Depending upon where you live, you might have your own vision of this scene. Perhaps it’s a downtown building that has ground level shops, like a gym, and small spaces upstairs for rent, like a studio. Maybe an office park in the suburbs. Perhaps even a co-op village. For Dave and Janet, though, the gym and studio are in a part of their backyard that used to be home to a jungle gym, sandbox and 4-square court. When they became empty nesters, they decided to consolidate their life, cut commuting expenses, and take advantage of some unused space at home. They created a two story, backyard cottage that had a gym, bath and shower, and kitchenette on the ground floor, as well as side-by-side offices on the upper level. Dave, rather than a kiln and pottery supplies, has a desk and display of catalogues that he will use in presentations when clients visit him.
Backyard cottages have been gaining in popularity and attention lately. With the changes in the housing market making it impractical to sell some homes, possibly gas prices making long commutes impractical, or maybe the desire to simplify a life that’s been too removed from home, its’ easy to see why someone might choose to build one. Many people build them to be guest quarters, mother-in-law apartments, a rental unit for additional monthly revenue, or temporary lodging for boomerang offspring who are trying to land that first job out of college. Some of these are as simply built as a miniature starter home, and yet others are elegantly equipped as a five-star hotel.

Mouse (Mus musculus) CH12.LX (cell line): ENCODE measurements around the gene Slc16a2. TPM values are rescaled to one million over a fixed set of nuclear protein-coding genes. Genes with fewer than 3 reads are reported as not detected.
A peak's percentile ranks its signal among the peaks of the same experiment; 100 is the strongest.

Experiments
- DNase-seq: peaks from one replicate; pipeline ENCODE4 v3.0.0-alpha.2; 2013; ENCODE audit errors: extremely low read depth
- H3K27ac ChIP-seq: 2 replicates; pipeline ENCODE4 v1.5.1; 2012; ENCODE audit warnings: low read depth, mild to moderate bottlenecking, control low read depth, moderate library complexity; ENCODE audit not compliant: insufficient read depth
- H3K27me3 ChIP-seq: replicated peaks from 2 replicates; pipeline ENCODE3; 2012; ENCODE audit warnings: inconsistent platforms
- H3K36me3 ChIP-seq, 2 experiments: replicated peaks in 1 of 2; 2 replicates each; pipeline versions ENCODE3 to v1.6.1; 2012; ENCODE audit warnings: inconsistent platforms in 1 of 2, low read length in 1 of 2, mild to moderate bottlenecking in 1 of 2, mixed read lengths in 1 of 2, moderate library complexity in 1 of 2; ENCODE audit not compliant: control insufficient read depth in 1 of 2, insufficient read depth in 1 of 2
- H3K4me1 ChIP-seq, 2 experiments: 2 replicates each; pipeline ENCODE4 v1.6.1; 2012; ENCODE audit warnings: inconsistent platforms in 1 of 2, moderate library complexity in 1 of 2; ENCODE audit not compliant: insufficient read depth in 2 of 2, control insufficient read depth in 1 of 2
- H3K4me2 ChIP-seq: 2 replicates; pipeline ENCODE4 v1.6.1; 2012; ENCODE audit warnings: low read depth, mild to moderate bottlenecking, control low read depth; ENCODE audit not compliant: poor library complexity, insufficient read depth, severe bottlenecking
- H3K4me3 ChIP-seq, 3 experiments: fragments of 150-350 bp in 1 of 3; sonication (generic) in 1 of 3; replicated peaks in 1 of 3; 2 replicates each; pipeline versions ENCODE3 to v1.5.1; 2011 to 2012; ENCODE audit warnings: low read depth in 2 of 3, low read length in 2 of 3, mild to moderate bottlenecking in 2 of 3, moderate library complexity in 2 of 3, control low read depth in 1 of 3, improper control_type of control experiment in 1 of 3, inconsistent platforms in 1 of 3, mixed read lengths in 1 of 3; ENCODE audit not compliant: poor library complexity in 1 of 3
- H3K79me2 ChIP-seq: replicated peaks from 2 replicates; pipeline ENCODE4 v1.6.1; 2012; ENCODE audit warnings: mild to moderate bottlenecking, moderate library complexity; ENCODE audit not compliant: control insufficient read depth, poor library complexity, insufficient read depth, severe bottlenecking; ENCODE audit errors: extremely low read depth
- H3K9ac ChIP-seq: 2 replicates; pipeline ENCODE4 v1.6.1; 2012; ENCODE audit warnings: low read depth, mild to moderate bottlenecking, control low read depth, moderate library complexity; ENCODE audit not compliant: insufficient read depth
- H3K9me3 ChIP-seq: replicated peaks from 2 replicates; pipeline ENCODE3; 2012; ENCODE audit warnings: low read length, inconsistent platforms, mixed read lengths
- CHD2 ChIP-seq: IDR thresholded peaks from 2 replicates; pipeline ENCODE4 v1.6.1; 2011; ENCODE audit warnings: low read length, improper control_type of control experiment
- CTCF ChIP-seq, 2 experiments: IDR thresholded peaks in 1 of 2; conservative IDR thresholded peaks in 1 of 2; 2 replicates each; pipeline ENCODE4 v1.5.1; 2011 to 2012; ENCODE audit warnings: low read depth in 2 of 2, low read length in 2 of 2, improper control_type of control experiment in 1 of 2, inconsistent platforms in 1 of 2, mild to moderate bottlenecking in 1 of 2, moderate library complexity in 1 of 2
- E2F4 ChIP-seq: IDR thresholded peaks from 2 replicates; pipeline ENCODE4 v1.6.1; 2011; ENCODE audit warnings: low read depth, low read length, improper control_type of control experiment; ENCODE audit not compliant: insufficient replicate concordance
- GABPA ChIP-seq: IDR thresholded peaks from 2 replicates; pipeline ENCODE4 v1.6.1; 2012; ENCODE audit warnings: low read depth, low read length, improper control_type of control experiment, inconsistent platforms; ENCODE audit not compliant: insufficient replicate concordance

To maximize the value of these buildings, they should be planned by an architect so that they will work for your intended use. In the example, Janet’s kiln would be heavy and very hot, so several building precautions would be warranted. One short cut to avoid would be to do anything less than fully permitted and inspected, as failure there can cost far more than the property tax levy to take care of later. It’s advised that unless you have lots of experience, have the riskier tasks done by subcontractors.
These buildings will add value to the homeowner’s property over time, as if they are built properly, they’ll appreciate in conjunction with the value of the home. The reasons for having one are many and personal, but if you were to drive down many city streets, you will find one hiding under the trees in a corner of the backyard.
Can you see a point of your life, and a place on your property, in which a backyard cottage would make sense?
By Eric Johnson, Director of Education
Johnson has several years experience as a real estate agent and real estate instructor, as well as experience in construction project management, digital media/publishing and insurance. He has a bachelor’s degree in anthropology from University of Colorado.